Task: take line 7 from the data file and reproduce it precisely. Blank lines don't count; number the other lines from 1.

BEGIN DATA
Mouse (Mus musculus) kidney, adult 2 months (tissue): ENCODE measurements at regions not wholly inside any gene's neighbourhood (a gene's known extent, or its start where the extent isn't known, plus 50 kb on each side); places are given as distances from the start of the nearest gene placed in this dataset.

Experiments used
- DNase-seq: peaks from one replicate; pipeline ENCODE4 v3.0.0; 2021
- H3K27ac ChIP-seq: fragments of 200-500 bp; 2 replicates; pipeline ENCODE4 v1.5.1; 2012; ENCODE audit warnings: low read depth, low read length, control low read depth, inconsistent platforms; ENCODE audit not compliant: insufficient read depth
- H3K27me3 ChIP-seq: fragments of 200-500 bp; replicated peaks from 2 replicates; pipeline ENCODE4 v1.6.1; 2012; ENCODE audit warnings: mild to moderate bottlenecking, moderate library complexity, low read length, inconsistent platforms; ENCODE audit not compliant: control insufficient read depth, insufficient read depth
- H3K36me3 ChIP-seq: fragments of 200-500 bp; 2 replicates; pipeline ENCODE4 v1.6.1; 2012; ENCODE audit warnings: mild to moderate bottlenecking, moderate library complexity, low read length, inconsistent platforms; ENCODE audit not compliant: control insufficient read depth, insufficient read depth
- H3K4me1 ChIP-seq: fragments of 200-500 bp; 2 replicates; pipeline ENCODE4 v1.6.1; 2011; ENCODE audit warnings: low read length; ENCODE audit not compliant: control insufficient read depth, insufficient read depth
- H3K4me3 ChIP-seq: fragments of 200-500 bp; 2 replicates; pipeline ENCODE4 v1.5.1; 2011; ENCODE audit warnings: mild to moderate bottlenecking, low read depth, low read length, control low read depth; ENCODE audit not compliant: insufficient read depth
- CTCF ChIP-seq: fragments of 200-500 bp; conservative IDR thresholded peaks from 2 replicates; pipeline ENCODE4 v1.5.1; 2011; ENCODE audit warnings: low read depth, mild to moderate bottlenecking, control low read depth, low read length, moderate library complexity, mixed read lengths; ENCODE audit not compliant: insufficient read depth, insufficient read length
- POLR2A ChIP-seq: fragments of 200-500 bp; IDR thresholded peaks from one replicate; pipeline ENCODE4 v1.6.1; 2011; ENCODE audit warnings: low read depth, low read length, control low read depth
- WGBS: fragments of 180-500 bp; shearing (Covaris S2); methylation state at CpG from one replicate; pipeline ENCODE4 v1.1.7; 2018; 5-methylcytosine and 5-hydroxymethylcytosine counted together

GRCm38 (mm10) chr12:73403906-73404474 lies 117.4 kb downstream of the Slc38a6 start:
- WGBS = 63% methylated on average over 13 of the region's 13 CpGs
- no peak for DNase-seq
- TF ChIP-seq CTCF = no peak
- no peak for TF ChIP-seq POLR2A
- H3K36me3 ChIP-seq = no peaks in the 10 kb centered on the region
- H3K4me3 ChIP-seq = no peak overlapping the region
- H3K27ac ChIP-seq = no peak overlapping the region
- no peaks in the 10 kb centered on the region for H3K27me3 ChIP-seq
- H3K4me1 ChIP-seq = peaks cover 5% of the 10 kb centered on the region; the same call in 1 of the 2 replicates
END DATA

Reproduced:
- H3K4me1 ChIP-seq: fragments of 200-500 bp; 2 replicates; pipeline ENCODE4 v1.6.1; 2011; ENCODE audit warnings: low read length; ENCODE audit not compliant: control insufficient read depth, insufficient read depth